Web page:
* or being closed/cancelled externally/manually. Otherwise "user forgot to call
* awaitClose and receives unhelpful ClosedSendChannelException exceptions" situation is detected.
*/
if (!scope.isClosedForSend) {
throw IllegalStateException(
"""
'awaitClose { yourCallbackOrListener.cancel() }' should be used in the end of callbackFlow block.
Otherwise, a callback/listener may leak in case of external cancellation.
See callbackFlow API documentation for the details.
""".trimIndent()
)
}
}
override fun create(context: CoroutineContext, capacity: Int, onBufferOverflow: BufferOverflow): ChannelFlow<T> =
CallbackFlowBuilder(block, context, capacity, onBufferOverflow)
}
  1. callbackFlow uses CallbackFlowBuilder class to create
  2. CallbackFlowBuilder class is overriding ChannelFlowBuilder, that means it’s built on top of channelFlow .
  3. callbackFlow requires to provide awaitClose block inside in order to ensure flow is alive and active and be able to unregister listeners inside awaitClose block of code to make sure callbackFlow unsubscribe to listeners when its canceled/closed otherwise listener may leak.
  4. callbackFlow will raise IllegalStateException if we will not provide awaitClose , so it ensures awaitClose block exists unlike channelFlow.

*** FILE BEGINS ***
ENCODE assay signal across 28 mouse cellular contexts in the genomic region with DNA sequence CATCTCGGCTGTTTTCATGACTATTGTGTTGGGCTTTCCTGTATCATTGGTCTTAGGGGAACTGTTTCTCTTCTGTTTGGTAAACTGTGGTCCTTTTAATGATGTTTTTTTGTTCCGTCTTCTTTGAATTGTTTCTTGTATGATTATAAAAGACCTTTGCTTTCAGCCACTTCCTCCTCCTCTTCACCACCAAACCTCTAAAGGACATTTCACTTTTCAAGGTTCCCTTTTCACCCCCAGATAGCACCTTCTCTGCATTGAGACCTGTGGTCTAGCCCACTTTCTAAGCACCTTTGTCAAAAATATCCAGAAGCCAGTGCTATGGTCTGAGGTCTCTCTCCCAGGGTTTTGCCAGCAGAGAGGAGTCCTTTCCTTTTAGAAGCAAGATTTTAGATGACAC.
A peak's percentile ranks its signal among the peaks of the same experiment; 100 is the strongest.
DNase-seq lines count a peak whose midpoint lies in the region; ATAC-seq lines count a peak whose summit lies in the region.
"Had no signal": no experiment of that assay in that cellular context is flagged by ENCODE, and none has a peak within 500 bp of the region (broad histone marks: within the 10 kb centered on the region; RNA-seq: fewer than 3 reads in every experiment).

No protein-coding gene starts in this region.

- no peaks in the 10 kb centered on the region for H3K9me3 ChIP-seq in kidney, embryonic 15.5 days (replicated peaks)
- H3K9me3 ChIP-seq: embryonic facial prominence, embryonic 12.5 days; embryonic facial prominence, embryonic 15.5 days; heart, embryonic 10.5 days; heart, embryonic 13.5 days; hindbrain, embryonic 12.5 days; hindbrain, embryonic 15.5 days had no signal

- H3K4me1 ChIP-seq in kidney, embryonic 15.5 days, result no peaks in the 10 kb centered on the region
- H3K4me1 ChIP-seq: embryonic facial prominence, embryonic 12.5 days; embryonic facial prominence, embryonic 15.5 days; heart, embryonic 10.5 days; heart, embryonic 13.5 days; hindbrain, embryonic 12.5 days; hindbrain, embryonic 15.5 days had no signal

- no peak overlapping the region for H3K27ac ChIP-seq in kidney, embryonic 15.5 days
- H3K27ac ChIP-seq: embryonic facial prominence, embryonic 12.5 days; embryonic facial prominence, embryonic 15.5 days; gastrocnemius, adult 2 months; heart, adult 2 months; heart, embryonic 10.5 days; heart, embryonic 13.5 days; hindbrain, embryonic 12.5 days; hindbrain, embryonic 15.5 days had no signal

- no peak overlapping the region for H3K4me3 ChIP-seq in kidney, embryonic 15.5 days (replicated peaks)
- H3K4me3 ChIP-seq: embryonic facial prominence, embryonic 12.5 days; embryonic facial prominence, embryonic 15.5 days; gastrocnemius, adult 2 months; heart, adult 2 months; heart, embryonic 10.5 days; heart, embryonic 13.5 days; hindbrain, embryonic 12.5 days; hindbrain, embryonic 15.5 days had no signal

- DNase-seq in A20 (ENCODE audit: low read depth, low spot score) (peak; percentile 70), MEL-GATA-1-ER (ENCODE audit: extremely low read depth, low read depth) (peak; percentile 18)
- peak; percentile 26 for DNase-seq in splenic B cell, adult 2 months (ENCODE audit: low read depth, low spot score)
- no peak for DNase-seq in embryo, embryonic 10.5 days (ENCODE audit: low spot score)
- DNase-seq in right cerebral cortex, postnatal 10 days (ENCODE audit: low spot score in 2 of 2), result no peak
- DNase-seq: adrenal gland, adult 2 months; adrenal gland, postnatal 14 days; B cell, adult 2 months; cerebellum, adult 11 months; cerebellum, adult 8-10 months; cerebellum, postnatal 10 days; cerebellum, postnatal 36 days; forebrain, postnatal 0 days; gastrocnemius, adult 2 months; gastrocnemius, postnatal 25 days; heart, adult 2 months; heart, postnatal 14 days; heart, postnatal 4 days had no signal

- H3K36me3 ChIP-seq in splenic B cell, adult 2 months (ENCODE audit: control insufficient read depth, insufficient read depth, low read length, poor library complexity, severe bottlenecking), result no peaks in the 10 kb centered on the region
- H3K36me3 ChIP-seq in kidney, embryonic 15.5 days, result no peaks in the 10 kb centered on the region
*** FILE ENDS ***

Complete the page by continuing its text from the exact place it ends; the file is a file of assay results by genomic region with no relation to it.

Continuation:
Firebase Setup and Dependencies
  1. Go to Firebase Console and Create a Firebase project
  2. Register your Android app with the Firebase project using guidelines.
  3. After registering your Android app with Firebase project you will be able to download configuration file google-services.json , Add that file into your app level root directory
  4. To enable Google services add following Google services plugin in your root-level build.gradle file as build script dependency
buildscript {
///.....
repositories {
// Make sure that you have the following two repositories
google() // Google's Maven repository
mavenCentral() // Maven Central repository
}
dependencies {
// Add the dependency for the Google services Gradle plugin
classpath 'com.google.gms:google-services:4.3.15'
}
}

5. In app level build.gradle add Google services plugin

plugins {
id 'com.android.application'
// Add the Google services Gradle plugin
id 'com.google.gms.google-services'
}

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6. Add Firebase SDK to your app level build.gradle

// Import the Firebase BoM
implementation platform('com.google.firebase:firebase-bom:31.5.0')
// Add the dependency for the Firebase SDK for Google Analytics